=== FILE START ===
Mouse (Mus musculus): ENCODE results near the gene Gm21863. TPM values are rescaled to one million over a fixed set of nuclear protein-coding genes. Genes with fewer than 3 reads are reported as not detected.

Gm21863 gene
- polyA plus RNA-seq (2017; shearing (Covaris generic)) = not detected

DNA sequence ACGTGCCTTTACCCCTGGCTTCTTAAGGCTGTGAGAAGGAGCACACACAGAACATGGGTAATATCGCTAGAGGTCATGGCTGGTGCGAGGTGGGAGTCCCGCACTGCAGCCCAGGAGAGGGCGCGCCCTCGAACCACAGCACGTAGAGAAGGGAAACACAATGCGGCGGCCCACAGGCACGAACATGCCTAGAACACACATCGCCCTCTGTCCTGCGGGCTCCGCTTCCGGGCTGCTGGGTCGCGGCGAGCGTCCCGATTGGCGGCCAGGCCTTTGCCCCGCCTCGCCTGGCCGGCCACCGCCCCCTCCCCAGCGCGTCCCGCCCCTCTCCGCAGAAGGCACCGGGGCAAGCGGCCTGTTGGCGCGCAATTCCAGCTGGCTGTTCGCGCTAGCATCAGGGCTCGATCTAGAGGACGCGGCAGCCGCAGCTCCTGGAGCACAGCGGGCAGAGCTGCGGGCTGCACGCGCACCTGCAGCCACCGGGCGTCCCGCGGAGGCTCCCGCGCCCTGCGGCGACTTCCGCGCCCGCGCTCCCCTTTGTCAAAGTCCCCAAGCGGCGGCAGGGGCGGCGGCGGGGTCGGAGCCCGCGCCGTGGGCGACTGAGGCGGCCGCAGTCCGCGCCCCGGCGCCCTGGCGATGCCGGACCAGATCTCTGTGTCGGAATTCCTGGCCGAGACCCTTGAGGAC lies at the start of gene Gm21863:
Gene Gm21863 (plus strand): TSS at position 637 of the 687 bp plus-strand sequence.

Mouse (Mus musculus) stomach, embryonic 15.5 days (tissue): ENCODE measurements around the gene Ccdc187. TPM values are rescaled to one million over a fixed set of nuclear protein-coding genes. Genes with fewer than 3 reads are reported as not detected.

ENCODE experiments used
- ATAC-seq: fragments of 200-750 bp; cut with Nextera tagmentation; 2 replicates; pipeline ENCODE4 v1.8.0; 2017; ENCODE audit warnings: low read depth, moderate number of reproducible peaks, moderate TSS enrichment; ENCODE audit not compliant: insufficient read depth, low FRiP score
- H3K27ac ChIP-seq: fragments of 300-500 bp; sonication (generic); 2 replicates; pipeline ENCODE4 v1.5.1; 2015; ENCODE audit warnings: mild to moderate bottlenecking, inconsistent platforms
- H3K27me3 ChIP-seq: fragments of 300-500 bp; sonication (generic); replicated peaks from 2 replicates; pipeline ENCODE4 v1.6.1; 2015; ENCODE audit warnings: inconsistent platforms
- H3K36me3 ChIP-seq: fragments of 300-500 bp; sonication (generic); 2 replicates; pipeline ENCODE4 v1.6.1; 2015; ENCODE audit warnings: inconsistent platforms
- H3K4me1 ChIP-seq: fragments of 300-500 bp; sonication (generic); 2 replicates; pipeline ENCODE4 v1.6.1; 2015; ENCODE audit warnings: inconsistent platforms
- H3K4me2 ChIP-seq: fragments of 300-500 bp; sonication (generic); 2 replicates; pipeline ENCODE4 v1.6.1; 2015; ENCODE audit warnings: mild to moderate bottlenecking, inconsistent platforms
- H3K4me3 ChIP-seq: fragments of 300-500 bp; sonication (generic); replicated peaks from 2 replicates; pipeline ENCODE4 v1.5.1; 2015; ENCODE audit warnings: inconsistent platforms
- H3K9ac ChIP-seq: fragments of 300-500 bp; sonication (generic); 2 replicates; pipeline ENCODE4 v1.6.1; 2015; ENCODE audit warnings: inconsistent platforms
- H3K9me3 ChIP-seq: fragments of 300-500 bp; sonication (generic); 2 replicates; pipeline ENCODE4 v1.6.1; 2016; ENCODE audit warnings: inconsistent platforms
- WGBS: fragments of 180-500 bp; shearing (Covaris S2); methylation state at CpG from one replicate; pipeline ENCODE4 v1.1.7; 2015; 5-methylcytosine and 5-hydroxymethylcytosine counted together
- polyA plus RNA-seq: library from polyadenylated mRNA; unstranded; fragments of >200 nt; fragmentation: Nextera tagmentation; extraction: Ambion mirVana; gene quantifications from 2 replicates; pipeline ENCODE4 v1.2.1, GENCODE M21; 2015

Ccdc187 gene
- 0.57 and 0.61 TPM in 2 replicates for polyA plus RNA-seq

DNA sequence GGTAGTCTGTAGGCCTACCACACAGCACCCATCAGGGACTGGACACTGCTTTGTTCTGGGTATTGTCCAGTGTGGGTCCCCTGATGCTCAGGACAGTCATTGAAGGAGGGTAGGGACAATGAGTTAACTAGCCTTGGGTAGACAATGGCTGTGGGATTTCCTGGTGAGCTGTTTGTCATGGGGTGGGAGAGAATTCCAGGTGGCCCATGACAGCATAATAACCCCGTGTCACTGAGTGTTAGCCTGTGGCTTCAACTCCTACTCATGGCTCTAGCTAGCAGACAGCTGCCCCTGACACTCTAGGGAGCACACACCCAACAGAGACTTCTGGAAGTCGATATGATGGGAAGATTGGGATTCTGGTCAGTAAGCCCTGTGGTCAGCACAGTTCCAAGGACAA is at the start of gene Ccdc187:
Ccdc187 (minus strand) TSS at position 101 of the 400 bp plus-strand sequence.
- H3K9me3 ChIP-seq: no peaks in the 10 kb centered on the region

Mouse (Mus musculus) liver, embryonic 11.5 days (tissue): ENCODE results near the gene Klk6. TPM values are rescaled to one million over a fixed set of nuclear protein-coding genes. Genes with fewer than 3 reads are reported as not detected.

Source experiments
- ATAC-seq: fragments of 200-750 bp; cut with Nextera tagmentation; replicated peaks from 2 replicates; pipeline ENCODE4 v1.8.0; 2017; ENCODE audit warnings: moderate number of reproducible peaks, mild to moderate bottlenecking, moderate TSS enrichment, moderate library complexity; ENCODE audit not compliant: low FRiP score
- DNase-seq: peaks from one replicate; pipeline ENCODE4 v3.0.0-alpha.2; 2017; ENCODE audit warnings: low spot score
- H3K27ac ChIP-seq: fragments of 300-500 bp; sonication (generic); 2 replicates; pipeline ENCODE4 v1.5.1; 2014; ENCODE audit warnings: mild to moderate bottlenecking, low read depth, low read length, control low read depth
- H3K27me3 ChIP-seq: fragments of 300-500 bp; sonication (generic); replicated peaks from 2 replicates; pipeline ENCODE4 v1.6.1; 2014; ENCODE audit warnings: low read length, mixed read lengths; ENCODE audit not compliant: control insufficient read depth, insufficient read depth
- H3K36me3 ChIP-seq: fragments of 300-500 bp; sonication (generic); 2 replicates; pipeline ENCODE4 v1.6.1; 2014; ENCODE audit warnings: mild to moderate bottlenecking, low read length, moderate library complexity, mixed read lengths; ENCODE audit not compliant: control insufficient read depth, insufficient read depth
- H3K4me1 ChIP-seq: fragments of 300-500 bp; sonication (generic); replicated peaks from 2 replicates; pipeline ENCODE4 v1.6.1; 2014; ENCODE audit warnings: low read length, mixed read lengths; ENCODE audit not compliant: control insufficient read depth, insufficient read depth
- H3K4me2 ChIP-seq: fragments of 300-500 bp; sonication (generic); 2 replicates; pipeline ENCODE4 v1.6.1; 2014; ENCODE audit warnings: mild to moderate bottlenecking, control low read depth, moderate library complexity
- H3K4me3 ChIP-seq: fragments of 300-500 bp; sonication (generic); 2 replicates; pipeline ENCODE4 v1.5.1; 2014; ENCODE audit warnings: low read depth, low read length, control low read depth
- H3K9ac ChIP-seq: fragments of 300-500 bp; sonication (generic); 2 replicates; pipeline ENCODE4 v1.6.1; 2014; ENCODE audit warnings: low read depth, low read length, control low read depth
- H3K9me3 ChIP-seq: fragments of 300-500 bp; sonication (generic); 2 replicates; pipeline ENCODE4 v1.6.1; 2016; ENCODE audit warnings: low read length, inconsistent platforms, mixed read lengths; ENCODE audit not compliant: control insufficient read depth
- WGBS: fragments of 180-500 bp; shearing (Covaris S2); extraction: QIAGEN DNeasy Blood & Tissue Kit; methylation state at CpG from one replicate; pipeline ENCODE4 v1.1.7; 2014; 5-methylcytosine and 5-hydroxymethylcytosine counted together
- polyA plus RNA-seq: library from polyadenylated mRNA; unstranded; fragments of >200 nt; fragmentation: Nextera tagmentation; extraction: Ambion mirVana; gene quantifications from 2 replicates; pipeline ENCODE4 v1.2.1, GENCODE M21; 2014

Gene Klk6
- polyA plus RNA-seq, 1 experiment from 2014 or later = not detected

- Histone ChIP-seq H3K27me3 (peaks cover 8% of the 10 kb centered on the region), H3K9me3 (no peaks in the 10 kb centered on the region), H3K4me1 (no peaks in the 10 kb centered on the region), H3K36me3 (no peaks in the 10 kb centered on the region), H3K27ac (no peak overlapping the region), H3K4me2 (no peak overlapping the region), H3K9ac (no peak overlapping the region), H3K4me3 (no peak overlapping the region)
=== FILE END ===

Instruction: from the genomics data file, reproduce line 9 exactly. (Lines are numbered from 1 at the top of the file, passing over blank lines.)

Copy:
- H3K27ac ChIP-seq: fragments of 300-500 bp; sonication (generic); 2 replicates; pipeline ENCODE4 v1.5.1; 2015; ENCODE audit warnings: mild to moderate bottlenecking, inconsistent platforms